Choose SIRS Issues Researcher to help your students answer the following question:

Should governments engage in surveillance of their citizens in the interests of national security?

When you direct your students to our National Security and Privacy Leading Issue in SIRS, they will find the tools and information they need to answer this essential question. There, they can read an overview, gather statistics, and retrieve editorially-selected articles and images and formulate an opinion on this issue.

Is your school or library celebrating Choose Privacy Week? If so, let us know what you’re doing in the comments section below.

The Case for Virtual Libraries

ebook

An iPad with text sits between ordinary books in a bookshelf. The text is a page from Georg Büchner’s “Dantons Tod”. The app in charge is “iBooks”.
By Maximilian Schönherr (Own work) [GFDL or CC-BY-SA-3.0-2.5-2.0-1.0 ], via Wikimedia Commons

Technology enhances library engagement according to the Pew Research Center’s latest typology on Americans’ public library usage. Technologically-savvy Americans, even with a world of information at their fingertips, still use library services. This suggests that technology is not replacing the need for school and public libraries. But I propose taking this finding one step further: technology has the potential to increase engagement with libraries.

Consider this case: A man becomes disengaged with libraries after he graduates from college. Years later he discovers that his local library offers online services. The hassle of physically going to the library is no longer an issue or an excuse. He taps into his library’s resources with a few simple clicks. Suddenly he has access to a plethora of free content. Plus, the library’s Web site informs him of the latest library news, events, and offerings.

This man is me.

Having access to a slew of magazines and journals has had a huge impact on my life. Content on the Internet is becoming increasingly restricted to subscribers only, and I cannot afford to pay for every publication that interests me. That is no longer a worry or a source of frustration thanks to my library card. I now have access to more writer magazines and poetry journals than I have time to read. My library’s Web site has not only saved me time and money; it has also furthered my education and expanded my access to the world.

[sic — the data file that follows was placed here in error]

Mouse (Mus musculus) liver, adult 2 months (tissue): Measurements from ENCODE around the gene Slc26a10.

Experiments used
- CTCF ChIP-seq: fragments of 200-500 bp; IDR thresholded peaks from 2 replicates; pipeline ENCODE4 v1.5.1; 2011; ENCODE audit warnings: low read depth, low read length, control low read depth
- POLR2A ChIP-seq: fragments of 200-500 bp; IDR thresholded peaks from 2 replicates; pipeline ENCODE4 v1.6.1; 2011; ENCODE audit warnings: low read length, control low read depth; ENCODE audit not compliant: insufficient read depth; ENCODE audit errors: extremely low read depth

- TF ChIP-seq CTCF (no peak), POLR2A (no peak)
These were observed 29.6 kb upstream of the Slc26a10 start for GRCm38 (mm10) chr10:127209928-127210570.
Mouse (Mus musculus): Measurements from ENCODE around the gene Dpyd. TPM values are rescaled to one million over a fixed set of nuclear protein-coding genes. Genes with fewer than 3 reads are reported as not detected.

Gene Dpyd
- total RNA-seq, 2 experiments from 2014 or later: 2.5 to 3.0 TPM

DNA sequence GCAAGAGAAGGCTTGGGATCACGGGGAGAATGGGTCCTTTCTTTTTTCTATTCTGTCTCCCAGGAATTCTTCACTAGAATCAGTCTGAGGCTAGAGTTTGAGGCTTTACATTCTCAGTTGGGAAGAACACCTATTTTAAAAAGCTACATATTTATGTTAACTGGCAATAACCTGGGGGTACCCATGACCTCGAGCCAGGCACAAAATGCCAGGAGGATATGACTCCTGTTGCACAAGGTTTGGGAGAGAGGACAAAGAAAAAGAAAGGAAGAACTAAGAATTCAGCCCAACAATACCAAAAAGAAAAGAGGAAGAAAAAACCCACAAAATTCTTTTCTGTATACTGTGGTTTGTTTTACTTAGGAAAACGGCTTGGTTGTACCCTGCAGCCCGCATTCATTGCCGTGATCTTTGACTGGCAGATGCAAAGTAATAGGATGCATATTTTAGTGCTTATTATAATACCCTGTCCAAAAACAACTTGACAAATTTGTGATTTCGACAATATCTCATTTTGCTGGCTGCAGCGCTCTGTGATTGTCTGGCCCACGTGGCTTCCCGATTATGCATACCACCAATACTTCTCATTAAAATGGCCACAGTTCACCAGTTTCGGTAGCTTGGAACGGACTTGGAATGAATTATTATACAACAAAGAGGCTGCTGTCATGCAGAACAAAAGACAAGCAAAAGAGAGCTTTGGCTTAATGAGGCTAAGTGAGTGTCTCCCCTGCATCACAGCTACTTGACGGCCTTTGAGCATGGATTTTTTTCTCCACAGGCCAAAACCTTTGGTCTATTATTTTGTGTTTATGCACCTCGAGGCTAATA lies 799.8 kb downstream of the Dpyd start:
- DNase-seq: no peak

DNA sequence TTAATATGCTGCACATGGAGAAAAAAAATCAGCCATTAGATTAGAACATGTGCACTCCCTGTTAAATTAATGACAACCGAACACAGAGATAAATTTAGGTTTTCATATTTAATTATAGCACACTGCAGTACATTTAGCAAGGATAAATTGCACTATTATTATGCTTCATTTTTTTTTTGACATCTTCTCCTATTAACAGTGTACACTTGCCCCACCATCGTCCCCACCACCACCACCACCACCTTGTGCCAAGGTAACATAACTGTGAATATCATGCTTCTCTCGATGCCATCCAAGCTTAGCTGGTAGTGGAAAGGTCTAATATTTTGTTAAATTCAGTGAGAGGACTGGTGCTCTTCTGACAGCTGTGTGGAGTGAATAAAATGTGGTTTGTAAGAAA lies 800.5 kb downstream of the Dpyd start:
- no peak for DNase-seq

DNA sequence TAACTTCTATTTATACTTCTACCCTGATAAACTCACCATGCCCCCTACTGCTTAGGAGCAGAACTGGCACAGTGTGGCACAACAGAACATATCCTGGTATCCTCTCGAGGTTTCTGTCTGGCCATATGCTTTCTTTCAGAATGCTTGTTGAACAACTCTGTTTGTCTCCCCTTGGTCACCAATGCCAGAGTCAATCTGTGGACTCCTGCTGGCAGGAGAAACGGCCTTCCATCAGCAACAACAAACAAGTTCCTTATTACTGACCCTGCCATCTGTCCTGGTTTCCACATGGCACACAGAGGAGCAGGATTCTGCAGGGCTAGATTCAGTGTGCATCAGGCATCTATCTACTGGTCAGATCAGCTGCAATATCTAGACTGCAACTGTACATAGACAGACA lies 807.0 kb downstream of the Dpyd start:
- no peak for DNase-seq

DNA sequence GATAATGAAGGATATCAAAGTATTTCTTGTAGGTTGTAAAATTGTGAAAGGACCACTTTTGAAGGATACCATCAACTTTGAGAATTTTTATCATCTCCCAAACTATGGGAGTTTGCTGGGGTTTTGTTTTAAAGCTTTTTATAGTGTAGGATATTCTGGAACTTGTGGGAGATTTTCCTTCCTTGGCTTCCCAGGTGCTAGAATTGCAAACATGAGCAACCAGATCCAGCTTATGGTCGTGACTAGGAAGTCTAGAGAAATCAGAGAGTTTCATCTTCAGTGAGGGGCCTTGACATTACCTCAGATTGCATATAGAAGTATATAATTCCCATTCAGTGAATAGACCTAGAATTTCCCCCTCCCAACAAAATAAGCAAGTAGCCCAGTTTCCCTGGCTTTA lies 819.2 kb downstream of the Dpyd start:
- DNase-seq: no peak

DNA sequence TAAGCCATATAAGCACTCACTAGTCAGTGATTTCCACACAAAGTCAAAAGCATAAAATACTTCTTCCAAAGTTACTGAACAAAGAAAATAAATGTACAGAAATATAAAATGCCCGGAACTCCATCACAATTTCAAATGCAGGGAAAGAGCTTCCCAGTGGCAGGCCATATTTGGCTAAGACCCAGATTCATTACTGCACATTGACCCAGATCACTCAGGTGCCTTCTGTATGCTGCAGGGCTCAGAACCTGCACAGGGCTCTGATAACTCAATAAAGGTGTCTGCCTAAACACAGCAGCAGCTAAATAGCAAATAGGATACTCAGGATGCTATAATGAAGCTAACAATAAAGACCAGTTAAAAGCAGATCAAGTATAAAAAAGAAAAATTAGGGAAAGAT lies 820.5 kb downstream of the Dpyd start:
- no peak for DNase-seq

I understand that one story is merely anecdotal. I do not represent library users everywhere. But I share my story to suggest that technology is not a death sentence for libraries as is often claimed. To the contrary, the Internet is a powerful tool that libraries are using to connect with students and the public. The face of our school and public libraries may be changing, but their online services are keeping them as relevant as ever. I am proof that the Internet can increase library engagement.

With the 2014 National Library Week upon us, let’s honor the impact of libraries past, present, and future.

Tell us below how your library is harnessing the power of the Internet to increase engagement.

National Cyber Security Awareness Month

"Identity Theft Graphic." Photo credit: International Real Estate Listings / Foter / CC BY-SA

“Identity Theft Graphic.” Photo credit: International Real Estate Listings / Foter / CC BY-SA

October is National Cyber Security Awareness Month. Use this month as an opportunity to inform yourself on the Leading Issues surrounding your personal information on the Internet. Unlock the Identity Theft Leading Issue to understand how someone becomes a victim and ponder viewpoints and perspectives on how companies can protect consumer information. Prevent being a target by becoming informed with our overviews and selected quotes that provide different perspectives on the issue. Go deeper with our editorially-selected articles, primary source documents, websites, and multimedia. Critical Thinking and Analysis questions provide an additional avenue for exploration.

Wondering what can be done to protect you as a consumer? Some say the federal government should enact tougher regulations while others advocate self-regulation by industry to ensure that consumers are protected from identity theft and other abuses. You decide after examining our Consumer Privacy Leading Issue.

Cyber security and privacy is not just a personal issue but a national issue. Visit the National Security Leading Issue to examine the pros and cons of government’s surveillance of citizens’ personal information in the interests of national security.